Saturday, February 11, 2012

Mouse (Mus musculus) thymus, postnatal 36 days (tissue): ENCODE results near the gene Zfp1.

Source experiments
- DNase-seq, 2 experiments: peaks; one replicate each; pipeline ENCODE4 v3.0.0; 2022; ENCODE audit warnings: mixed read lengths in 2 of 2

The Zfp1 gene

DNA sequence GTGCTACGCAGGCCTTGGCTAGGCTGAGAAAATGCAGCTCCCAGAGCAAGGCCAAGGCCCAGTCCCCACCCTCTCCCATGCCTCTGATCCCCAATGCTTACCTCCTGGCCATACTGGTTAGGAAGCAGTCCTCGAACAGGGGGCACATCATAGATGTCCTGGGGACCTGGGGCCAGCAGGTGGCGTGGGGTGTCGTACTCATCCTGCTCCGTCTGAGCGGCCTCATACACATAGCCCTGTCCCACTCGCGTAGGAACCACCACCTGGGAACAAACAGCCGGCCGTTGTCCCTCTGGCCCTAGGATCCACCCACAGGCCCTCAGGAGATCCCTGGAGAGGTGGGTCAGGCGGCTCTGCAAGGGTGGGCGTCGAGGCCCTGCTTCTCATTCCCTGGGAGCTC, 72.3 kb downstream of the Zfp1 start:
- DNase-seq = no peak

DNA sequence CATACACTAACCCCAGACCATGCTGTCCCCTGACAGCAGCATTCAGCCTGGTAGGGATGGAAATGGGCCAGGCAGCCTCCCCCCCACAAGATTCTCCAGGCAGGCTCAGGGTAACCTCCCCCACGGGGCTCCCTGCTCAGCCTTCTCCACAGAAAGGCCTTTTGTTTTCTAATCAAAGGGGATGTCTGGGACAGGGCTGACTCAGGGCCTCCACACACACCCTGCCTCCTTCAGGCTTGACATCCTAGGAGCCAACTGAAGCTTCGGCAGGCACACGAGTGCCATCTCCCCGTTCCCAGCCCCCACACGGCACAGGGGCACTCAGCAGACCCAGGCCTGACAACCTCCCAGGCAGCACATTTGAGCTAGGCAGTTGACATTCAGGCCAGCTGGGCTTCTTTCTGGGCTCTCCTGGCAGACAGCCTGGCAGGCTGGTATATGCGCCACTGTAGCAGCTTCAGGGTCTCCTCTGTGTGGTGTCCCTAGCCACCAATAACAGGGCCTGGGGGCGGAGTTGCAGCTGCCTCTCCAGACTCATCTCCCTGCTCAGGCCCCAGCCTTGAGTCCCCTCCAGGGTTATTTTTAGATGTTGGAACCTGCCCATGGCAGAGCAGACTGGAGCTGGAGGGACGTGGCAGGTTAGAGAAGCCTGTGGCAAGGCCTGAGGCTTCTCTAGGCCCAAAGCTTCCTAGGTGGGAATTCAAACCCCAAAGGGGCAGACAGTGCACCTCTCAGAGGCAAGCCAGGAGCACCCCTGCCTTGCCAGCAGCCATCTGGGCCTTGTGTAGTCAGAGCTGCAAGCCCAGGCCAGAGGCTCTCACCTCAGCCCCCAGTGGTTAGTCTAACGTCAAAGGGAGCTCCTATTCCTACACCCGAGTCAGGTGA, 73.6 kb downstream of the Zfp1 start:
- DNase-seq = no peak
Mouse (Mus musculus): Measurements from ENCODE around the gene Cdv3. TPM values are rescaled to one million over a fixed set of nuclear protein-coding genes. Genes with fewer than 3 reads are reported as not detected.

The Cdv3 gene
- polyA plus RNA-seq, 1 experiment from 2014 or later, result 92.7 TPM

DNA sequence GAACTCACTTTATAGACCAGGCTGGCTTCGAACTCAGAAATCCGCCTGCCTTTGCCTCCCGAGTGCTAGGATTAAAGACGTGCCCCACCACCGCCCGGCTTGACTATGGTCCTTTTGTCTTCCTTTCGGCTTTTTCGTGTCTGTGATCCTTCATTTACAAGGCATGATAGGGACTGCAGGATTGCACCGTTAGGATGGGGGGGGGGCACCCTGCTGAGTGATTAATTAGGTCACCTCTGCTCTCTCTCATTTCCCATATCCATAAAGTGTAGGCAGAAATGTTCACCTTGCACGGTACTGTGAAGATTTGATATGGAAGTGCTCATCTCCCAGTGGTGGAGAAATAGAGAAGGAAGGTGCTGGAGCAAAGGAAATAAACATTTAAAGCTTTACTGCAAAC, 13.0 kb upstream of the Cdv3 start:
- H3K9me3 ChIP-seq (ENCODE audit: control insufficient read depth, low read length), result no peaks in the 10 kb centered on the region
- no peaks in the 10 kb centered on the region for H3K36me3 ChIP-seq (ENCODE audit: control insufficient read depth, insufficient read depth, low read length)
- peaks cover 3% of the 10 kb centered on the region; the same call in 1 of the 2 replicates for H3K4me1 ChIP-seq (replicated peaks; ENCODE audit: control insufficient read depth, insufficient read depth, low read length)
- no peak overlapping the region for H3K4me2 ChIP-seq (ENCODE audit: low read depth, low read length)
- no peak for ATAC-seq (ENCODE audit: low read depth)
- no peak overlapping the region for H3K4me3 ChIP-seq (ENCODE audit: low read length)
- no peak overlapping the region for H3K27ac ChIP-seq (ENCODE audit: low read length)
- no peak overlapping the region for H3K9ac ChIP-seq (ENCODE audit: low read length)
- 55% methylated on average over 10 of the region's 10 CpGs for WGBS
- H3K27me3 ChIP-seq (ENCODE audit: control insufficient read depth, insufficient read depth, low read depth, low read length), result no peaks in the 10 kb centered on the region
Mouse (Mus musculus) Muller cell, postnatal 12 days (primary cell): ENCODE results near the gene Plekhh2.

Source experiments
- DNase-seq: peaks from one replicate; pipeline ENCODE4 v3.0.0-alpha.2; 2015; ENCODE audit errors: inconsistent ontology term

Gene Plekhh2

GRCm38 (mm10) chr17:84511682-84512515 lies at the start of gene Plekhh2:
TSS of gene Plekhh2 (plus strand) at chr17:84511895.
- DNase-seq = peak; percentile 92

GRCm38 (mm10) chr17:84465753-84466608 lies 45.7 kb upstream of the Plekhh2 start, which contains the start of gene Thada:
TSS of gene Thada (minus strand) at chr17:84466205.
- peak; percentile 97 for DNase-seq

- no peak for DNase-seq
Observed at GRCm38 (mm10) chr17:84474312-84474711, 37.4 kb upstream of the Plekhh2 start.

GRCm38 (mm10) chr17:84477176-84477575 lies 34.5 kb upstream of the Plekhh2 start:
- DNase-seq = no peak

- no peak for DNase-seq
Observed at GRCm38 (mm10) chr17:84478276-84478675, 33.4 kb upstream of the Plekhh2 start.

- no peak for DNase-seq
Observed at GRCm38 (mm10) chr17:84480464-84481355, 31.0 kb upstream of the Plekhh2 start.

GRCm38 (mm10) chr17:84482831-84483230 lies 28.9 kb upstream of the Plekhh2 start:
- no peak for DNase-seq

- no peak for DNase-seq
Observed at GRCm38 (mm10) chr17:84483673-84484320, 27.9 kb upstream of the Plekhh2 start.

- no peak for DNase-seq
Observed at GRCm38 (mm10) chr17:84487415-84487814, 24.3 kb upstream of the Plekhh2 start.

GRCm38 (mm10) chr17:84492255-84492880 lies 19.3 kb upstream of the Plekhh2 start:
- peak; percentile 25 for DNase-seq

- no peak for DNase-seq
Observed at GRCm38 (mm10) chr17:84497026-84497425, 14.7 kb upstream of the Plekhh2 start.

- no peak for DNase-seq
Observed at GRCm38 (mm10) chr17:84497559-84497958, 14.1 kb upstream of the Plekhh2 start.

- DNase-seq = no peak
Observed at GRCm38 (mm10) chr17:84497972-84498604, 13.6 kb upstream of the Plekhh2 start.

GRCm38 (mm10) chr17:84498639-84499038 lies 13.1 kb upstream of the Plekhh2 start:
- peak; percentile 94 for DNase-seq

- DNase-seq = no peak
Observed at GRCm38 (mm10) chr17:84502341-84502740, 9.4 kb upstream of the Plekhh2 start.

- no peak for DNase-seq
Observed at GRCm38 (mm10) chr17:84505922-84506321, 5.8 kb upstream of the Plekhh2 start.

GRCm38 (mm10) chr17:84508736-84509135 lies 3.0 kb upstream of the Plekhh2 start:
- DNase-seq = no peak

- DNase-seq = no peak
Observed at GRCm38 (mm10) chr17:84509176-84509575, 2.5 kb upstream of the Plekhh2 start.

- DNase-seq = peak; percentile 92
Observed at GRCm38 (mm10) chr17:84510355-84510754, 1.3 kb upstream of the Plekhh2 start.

CFrom tbe Fowchow Herald.) A wedding ia high Chinese life occurred in the Ato neighborhood, when the eldest sou of Mr Chaog Akok was married to a daughter of a wealthy resident of the city. Elaborate preparations had been made for the event, and presents amounting in value to between £4000 and £6000 had been sent by the father of the groom to the bride. The bride's dowry was sent to the house of the groom's father. It consisted of costly gold bracelets, head ornaments of gold set with the blue feathers of the kingfisher, several trunks containing costly garments of silk and satin, elegantly embroidered, &c;. together with a Blave girl to be the special attendant of the bride. At about 10 o'clock a.m. the invited guests began to arrive. Not only Chinese friend 6, including several mandarins, bat a large number of foreign guests were present. The American and French Consuls, several gentlemen from tbe mercantile and missionary communities, and at least a dozen foreign ladies were among tbe interested spectators on the occasion. Tbe house, which is a new and very capacious edifice, was adorned throughout with elegant hangings, preaented by various mandarins and wealthy friends, and containing felicitous sentences in gilt or dark velvet characters, on silk or satin backgrounds. Some of the j hangings contained images embroidered iv gold thread. While the party were examining all this gorgeous array, tbe j execrable sounds of the inevitable Chinese band announced the approach of the red sedau chair, and as it entered the building the usual explosion of fire-crackers took place. The chair was borne into the reception room, where a bamboo sieve, on the centre of which was pasted a circular piece of red paper, was placed on top of the sedan. Pieces of red carpet were stretched from the door of the sedan to the bridal chamber. A fine-looking woman, 67 years old, who has five married sods and twelve grand-children stood before the chair and uttered some happy sentences. The chair was then opened by the fomale attendants of the bride, who was then led out, her head being covered with a heavy red veil; and she was conducted to the bridal chamber by her attendants, where she was seated by the side of the groom on the edge of the bedstead. Iv a few moments the groom took his station in the reception-room before & table on which two enormous red candles were burning, and which were also two miniature white cocka made of sugar, a bundle of chopsticks, a mirror, a pair of shears, a foot measure, a case containing money scales and two goblets connected by a red cord. Tbe bride was again led out, and took her position at the right of the groom. Both of them knelt four times towards tbe open heavens, after which they changed places, and again kuelt four times. One of the female assistants then took the goblets which were joined by a red cord, and poured back and forth, from one into the other, several times, a mixture of wine and honey, which she then held up to the mouths of the groom and bride alternately, but of which they did not actually partake. The sugar cocks were also held towards each ol the parties, while happy sentences were uttered. The same course was also taken with the chopsticks, scales, and ether articles after which the bride and groom were conducted to the bridal chamber, preceded by a pair of large red candles. Here the bride's head-dreea was removed, and the groom returned to the reception room. AH the foreign guests were then invited 10 see the bride. Heavy gold bracelets were upon her wrists, her finger-nails were hidden beneath long golden sheaths, her head waa wonderfully arrayed with gold and pearls, her garments were elegant and costly; and for tbe benefit of tbe guests the accommodating at'endants even lifted up her feet, which were encased in richly embroidered shoes, the soles of which just measured about two inches in length She is 19 years of age, and, some of the ladies say, more than usually good looking. The customary bowings and prostrations were observed by the groom and his father, with the frienda of the family. The two young sons of Mr Kawhoogtake attracted great attention on account of their hats, in Penang style, covered with golden images of animals and insects, tbe golden charms suspended about their necks, and the diamond rings on their fingers. Nelson Evening Mail, Volume XI, Issue 220, 7 September 1876, Page 4

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